BOSTON (CN) - The 1st Circuit refused to review a University of Massachusetts professor's denied application to grow marijuana for research purposes.
Armed with a grant from the Multidisciplinary Association for Psychedelic Studies, Lyle Craker, a professor with the Plant, Soil and Insect Sciences Department of the University of Massachusetts, tried in 2001 to register with the Drug Enforcement Administration so that he could manufacture marijuana for clinical research.
Craker's patron aims to develop marijuana into a prescription medicine approved by the Food and Drug Administration.
Since 1968, the only entity registered to manufacture marijuana is the National Center for Natural Products Research at the University of Mississippi. The center's contract, which is opened to competitive bidding every five years, is administered by the National Institute for Drug Abuse (NIDA), a component of the National Institutes of Health under the Department of Health and Human Services.
Craker neared victory in 2007, when an administrative law judge advised the DEA to grant his application in 2007, finding that contracted supply was inadequate because NIDA refused to supply some researchers who held DEA registrations and HHS approvals.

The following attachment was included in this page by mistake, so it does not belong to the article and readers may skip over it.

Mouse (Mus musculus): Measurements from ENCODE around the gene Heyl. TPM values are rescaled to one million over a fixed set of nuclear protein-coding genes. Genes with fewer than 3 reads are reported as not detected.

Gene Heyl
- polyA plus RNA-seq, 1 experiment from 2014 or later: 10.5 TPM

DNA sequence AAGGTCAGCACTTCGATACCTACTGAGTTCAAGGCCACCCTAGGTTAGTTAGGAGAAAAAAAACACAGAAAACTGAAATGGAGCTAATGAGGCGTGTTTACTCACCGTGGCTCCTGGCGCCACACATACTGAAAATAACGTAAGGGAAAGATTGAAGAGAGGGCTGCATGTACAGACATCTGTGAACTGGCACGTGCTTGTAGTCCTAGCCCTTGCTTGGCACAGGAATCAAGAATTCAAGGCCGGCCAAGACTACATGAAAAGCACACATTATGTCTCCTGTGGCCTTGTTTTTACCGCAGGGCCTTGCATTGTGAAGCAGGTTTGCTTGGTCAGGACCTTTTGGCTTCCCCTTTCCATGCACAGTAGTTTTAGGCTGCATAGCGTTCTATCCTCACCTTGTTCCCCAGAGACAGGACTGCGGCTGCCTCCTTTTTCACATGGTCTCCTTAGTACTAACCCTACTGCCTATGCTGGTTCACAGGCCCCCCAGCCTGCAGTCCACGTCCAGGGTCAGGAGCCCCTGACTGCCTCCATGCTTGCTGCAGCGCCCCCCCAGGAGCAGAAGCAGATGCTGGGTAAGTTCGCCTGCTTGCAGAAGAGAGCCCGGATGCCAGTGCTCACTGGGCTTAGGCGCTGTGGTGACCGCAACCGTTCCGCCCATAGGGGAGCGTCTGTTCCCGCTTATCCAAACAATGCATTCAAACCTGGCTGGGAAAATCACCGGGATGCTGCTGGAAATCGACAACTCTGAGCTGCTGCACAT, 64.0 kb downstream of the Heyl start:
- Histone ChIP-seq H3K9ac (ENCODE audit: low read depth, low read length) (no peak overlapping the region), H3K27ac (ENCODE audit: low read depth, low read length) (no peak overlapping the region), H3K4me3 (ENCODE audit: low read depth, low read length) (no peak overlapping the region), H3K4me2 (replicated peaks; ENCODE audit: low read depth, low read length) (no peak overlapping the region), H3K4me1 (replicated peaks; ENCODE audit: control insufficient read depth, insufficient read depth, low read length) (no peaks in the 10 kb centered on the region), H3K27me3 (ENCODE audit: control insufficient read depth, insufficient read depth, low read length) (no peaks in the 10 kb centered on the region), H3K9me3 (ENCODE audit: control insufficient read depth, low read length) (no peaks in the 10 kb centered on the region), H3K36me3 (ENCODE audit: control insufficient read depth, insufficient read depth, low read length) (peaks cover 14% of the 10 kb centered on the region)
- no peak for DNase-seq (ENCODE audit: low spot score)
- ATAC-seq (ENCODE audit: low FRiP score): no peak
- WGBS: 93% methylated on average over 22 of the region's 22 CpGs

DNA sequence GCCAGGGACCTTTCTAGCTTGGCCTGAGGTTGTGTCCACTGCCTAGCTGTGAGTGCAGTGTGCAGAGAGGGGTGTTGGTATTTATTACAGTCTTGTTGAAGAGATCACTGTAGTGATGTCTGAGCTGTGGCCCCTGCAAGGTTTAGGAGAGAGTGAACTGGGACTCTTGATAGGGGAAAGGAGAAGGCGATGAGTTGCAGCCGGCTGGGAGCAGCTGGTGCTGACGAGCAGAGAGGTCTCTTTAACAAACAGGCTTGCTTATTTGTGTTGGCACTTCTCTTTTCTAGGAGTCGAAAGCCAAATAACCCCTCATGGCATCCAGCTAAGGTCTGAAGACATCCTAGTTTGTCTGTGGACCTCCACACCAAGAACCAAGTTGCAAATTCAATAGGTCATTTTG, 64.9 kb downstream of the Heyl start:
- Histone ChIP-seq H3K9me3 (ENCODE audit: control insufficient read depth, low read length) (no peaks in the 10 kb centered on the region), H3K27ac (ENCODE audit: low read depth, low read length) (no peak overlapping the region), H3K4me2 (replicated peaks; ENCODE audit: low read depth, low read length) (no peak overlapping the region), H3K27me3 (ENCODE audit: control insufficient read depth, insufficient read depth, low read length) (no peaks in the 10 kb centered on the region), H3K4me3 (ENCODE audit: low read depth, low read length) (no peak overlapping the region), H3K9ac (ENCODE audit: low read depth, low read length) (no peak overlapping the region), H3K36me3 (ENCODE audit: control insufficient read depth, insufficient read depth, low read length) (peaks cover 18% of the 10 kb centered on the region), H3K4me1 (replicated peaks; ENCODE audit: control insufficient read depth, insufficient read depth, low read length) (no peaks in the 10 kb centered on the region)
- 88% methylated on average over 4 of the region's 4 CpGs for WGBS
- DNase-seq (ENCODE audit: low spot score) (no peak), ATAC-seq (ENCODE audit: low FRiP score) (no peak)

A DEA deputy administrator nevertheless rejected Craker's application in 2009, finding that the supply and quality of NIDA-administered marijuana could meet the needs of the research community. Though Craker apparently complained of the product's inferior taste, potency and freshness, researchers have otherwise shown "overall satisfaction" with the marijuana they receive from NIDA, the administrator noted.
A three-judge panel of the 1st Circuit refused to review the DEA's denial, finding that the administrator's decision had been reasonable and supported by the record.
Unraveling Craker's claims of a monopoly in the sphere of marijuana manufacturing, the court found "nothing improper in the administrator's approach."
"This is not an anti-trust case, and Dr. Craker does not point to any authority suggesting that anti-trust laws must guide the 'adequacy of competition' inquiry or that price considerations must not," Judge Jeffrey Howard wrote for the panel. "That the current regime may not be the most competitive situation possible does not render it 'inadequate.'"
Craker furthermore failed to dispute the administrator's finding that "there were over 1000 kilograms of marijuana in NIDA possession, an amount which far exceeds present research demands and 'any foreseeable' future demand," according to the ruling.
"The fact that Dr. Craker disagrees with the method by which marijuana research is approved does not undermine the substantial evidence that supports the Administrator's conclusion or render that conclusion arbitrary or capricious," Howard wrote.
Craker issued a statement about the ruling, saying, "After such a long struggle, I'm disappointed that the court failed to recognize the need for an independent source of plant material for use in research on the medical uses of marijuana. In doing so, they have failed the American people, especially those for whom marijuana as a medicine could help."
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